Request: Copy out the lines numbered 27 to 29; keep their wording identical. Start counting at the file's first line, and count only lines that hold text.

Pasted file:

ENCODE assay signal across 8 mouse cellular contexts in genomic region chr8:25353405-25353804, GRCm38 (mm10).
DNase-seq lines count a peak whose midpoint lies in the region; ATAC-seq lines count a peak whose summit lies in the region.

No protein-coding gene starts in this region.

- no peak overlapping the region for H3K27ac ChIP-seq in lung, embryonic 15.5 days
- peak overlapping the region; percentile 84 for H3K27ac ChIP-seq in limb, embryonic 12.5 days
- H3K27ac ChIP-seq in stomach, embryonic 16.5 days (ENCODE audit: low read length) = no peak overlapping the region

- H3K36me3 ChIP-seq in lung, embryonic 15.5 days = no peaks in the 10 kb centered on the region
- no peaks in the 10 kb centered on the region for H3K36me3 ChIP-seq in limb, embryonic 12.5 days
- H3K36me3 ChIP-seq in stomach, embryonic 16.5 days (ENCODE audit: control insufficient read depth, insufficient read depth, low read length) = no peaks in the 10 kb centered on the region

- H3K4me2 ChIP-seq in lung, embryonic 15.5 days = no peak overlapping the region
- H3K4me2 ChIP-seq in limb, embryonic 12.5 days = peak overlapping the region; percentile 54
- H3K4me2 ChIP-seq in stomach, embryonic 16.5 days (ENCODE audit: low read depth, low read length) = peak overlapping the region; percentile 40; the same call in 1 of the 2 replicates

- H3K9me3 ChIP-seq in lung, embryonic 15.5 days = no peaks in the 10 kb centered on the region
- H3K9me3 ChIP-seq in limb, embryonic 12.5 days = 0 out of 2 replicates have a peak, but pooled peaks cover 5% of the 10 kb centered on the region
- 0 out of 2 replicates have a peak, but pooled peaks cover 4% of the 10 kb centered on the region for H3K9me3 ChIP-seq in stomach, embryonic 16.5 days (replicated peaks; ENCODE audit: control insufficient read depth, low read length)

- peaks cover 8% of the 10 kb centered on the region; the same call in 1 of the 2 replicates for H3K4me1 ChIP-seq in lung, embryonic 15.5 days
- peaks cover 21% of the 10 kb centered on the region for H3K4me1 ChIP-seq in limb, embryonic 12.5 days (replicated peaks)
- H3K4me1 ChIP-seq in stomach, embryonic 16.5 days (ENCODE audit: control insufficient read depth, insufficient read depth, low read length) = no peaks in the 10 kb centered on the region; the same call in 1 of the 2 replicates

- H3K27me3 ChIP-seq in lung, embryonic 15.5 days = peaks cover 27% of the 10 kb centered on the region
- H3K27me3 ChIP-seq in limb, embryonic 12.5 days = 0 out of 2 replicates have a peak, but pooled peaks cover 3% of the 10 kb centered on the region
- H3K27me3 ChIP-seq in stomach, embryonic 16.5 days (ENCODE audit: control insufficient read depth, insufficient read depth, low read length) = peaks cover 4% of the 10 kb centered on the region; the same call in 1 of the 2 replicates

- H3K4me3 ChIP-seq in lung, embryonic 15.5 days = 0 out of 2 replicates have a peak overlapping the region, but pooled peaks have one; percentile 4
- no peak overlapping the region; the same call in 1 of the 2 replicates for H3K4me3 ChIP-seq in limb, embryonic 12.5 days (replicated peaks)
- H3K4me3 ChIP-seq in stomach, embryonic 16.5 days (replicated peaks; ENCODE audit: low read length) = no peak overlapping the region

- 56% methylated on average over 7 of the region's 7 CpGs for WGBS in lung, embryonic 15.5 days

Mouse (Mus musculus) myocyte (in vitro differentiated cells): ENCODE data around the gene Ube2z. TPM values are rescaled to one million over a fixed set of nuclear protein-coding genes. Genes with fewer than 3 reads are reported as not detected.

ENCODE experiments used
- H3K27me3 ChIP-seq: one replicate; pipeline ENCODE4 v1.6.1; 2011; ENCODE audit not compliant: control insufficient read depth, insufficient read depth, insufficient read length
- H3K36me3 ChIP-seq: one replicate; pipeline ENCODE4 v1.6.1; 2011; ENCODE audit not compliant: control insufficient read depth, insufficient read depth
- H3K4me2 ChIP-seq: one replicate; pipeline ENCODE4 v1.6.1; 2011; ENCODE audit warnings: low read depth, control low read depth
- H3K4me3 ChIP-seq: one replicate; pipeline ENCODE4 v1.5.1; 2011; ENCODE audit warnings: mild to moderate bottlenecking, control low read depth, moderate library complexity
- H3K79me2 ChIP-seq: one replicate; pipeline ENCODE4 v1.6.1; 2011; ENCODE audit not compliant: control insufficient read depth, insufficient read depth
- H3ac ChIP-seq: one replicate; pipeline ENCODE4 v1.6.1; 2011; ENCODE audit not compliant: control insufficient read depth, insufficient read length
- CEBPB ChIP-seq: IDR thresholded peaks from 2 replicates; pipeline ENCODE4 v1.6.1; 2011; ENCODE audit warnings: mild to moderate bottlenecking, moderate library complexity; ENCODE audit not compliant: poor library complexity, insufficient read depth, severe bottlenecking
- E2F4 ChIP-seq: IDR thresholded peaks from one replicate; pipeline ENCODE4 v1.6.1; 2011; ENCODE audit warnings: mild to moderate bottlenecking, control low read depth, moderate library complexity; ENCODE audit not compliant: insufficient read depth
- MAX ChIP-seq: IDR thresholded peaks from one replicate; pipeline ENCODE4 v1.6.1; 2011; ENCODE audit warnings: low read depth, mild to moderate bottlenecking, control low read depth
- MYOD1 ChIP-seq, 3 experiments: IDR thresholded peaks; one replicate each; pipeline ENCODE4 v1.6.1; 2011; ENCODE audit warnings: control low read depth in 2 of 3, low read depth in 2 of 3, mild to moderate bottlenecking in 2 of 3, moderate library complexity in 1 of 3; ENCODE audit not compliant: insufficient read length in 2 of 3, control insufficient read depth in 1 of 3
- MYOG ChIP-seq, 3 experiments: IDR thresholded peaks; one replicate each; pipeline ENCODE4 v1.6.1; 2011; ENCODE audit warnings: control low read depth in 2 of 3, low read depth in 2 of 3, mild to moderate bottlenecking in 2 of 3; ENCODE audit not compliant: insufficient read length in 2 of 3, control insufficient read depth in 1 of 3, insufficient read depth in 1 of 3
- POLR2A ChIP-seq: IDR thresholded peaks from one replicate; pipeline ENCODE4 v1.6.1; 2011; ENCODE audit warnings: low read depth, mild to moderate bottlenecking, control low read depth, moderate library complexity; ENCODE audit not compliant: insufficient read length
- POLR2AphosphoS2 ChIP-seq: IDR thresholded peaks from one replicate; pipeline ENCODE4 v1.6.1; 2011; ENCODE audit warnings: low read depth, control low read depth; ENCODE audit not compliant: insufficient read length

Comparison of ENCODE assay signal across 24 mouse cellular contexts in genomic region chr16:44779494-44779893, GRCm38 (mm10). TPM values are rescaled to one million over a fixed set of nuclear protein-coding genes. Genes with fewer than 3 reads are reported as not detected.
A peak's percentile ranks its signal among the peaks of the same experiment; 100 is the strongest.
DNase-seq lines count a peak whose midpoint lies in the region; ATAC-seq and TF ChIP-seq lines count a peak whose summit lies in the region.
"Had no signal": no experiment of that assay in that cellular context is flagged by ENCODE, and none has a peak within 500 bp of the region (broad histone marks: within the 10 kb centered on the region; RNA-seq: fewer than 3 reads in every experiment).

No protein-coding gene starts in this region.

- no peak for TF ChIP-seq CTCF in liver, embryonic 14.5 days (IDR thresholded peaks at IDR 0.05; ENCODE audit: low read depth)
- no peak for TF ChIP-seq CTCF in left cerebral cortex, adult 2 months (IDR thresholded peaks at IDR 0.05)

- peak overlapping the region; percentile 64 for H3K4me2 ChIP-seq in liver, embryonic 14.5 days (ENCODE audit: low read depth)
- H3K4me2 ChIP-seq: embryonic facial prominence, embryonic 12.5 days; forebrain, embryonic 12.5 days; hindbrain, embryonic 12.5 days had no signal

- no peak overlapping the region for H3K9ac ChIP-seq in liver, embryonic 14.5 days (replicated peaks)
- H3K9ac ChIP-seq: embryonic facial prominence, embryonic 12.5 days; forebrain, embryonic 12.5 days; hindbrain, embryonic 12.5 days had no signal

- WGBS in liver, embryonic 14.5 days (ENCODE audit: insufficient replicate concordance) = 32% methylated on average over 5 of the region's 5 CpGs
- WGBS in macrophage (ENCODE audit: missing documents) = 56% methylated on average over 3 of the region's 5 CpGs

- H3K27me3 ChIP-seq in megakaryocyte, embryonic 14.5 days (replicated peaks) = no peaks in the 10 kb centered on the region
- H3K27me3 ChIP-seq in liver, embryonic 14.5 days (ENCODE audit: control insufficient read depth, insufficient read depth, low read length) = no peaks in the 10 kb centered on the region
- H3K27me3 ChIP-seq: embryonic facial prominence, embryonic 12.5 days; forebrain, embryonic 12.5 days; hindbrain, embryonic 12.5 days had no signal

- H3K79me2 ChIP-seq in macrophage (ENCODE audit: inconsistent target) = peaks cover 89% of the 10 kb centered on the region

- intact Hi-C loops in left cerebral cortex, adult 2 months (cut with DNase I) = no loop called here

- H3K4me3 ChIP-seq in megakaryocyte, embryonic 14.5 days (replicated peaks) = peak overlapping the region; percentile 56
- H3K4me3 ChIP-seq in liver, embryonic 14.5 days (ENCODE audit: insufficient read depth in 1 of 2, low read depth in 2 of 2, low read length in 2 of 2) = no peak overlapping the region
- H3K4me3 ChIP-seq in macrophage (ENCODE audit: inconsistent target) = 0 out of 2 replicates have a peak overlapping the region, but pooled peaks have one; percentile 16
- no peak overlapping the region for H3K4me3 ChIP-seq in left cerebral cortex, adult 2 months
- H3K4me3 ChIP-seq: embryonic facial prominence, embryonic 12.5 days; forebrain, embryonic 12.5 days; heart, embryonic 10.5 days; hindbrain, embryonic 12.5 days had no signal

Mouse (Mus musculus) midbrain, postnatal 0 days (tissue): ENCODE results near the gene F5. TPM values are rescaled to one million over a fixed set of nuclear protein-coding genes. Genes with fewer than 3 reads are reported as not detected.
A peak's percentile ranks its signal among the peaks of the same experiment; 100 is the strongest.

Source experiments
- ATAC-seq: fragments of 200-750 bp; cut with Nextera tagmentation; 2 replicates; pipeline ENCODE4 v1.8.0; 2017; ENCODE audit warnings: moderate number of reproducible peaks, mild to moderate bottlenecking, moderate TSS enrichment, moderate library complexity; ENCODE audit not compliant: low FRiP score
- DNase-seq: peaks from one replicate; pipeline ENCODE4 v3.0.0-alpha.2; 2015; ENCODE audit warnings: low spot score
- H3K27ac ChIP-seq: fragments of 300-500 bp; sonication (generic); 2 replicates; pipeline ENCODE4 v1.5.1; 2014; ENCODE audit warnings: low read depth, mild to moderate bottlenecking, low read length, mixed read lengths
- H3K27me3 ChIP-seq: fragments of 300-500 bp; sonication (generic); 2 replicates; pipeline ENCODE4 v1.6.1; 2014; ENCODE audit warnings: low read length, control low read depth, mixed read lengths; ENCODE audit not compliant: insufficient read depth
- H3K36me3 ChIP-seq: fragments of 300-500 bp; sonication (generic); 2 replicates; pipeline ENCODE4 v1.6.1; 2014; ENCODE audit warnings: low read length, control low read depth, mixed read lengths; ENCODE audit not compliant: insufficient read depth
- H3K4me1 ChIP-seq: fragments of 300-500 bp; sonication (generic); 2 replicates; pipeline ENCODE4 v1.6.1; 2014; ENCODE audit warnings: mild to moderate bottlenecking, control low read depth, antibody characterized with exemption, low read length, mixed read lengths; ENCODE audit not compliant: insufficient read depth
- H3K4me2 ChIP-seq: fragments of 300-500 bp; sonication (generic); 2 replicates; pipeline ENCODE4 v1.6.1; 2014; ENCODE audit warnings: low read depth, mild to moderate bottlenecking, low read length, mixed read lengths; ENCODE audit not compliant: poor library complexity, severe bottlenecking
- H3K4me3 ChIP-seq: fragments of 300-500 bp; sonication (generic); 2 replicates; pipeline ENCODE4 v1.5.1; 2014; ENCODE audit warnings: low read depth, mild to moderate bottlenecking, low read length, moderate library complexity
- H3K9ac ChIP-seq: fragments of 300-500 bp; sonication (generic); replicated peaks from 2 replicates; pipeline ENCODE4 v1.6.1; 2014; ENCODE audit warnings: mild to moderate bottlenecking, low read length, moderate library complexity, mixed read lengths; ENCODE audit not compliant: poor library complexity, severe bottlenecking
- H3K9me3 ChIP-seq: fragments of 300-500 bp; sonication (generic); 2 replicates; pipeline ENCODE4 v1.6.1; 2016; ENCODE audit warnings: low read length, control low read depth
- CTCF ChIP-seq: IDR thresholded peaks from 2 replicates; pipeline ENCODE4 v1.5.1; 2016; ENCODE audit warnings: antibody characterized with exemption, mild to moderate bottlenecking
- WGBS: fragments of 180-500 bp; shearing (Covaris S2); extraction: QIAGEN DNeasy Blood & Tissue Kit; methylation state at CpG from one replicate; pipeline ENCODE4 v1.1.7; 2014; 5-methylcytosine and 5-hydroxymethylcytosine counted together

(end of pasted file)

ENCODE experiments used
- H3K27me3 ChIP-seq: one replicate; pipeline ENCODE4 v1.6.1; 2011; ENCODE audit not compliant: control insufficient read depth, insufficient read depth, insufficient read length
- H3K36me3 ChIP-seq: one replicate; pipeline ENCODE4 v1.6.1; 2011; ENCODE audit not compliant: control insufficient read depth, insufficient read depth